Gateway to the Classics: Display Item
Alfred Noyes

The Two Worlds

This outer world is but the pictured scroll

Of worlds within the soul,

A coloured chart, a blazoned missal-book

Whereon who rightly look

May spell the splendours with their mortal eyes

And steer to Paradise.

O, well for him that knows and early knows

In his own soul the rose

Secretly burgeons, of this earthly flower

The heavenly paramour:

And all these fairy dreams of green-wood fern,

These waves that break and yearn,

Shadows and hieroglyphs, hills, clouds and seas,

Faces and flowers and trees,

Terrestrial picture-parables, relate

Each to its heavenly mate.

O, well for him that finds in sky and sea

This two-fold mystery,

And loses not (as painfully he spells

The fine-spun syllables)

The cadences, the burning inner gleam,

The poet's heavenly dream.

Well for the poet if this earthly chart

Be printed in his heart,

When to his world of spirit woods and seas

With eager face he flees

And treads the untrodden fields of unknown flowers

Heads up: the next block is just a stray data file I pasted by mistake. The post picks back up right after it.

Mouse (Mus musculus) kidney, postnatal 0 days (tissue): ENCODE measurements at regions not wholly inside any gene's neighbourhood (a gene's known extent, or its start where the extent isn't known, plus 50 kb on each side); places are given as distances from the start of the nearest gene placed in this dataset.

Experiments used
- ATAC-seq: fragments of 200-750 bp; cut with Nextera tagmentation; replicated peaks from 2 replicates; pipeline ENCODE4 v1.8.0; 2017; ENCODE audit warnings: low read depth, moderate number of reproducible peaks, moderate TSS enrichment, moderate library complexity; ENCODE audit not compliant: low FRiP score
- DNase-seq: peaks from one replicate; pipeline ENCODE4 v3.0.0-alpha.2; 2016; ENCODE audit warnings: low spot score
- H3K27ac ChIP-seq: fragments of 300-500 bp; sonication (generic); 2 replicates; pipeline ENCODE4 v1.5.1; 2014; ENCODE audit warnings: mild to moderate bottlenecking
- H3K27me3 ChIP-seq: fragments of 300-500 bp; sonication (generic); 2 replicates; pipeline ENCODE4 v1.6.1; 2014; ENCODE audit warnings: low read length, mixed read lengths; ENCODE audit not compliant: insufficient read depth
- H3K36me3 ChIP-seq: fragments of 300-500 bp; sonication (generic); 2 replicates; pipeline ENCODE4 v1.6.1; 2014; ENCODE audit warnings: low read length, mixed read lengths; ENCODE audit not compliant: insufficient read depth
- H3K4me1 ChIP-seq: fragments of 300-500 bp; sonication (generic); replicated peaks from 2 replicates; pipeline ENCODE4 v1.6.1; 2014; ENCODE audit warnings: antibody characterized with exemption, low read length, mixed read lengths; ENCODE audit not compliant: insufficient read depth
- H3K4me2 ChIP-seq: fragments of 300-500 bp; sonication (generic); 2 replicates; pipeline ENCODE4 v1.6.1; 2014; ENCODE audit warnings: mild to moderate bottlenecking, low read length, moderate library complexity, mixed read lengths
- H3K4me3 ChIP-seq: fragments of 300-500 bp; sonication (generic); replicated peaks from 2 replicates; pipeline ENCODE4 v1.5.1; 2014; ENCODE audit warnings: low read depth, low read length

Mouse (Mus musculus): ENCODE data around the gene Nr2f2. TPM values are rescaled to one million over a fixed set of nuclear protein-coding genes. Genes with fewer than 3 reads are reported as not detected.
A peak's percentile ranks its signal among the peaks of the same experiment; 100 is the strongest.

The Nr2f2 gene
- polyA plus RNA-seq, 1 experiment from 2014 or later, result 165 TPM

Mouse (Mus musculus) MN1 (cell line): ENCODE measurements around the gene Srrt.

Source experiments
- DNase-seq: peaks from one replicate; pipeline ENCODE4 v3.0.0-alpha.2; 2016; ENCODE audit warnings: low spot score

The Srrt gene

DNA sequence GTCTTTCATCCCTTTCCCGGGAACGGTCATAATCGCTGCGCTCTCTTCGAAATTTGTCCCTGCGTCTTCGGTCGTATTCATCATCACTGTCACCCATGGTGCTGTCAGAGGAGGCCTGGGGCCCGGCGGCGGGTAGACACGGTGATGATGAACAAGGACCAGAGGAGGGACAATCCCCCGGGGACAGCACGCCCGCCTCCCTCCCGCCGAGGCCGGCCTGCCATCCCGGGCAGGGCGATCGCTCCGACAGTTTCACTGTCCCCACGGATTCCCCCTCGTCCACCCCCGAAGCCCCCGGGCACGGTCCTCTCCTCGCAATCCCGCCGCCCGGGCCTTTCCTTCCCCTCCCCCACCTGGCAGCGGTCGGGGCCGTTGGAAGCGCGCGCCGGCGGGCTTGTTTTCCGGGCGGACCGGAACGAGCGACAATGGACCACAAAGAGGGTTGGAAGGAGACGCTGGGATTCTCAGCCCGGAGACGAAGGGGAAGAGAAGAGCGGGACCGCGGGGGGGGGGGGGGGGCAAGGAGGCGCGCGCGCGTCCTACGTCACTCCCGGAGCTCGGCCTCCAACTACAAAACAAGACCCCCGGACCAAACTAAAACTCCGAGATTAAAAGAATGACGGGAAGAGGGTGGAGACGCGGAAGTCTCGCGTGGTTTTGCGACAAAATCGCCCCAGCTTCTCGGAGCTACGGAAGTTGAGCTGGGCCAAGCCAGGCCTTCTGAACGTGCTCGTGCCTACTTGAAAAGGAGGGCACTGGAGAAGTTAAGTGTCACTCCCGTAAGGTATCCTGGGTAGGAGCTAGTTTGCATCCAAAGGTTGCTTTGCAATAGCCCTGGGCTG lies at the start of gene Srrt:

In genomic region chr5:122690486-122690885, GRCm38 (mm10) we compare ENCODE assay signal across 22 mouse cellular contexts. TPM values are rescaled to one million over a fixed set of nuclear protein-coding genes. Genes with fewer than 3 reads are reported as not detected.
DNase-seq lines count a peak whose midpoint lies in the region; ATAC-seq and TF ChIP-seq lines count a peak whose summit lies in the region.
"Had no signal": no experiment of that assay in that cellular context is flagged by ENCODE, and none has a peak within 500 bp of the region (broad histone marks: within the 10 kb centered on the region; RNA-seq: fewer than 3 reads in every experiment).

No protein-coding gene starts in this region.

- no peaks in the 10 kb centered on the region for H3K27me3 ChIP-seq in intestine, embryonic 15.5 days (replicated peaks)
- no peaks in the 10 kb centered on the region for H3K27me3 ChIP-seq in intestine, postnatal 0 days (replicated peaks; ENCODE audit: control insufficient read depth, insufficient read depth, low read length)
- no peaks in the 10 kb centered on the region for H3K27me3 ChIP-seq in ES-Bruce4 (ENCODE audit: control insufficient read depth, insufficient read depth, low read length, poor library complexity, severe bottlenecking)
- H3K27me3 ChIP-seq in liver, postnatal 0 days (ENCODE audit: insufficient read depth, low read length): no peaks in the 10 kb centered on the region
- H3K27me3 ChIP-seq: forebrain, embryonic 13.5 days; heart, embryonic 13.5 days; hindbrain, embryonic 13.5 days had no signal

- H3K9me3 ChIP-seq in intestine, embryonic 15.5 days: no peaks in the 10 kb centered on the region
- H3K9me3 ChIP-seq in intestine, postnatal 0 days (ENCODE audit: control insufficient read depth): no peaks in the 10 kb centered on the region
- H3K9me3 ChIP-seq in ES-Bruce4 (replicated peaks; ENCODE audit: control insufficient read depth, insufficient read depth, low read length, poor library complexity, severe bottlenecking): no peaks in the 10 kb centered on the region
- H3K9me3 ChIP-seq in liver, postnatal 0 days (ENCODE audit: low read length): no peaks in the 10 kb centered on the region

And threads the angelic bowers,

And hears that unheard nightingale whose moan

Trembles within his own,

And lovers murmuring in the leafy lanes

Of his own joys and pains.

For though he voyages further than the flight

Of earthly day and night,

Traversing to the sky's remotest ends

A world that he transcends,

Safe, he shall hear the hidden breakers roar

Against the mystic shore;

Shall roam the yellow sands where sirens bare

Their breasts and wind their hair;

Shall with their perfumed tresses blind his eyes,

And still possess the skies.

He, where the deep unearthly jungles are,

Beneath his Eastern star

Shall pass the tawny lion in his den

And cross the quaking fen.

He learnt his path (and treads it undefiled)

When, as a little child,

He bent his head with long and loving looks

O'er earthly picture-books.

His earthly love nestles against his side,

His young celestial guide.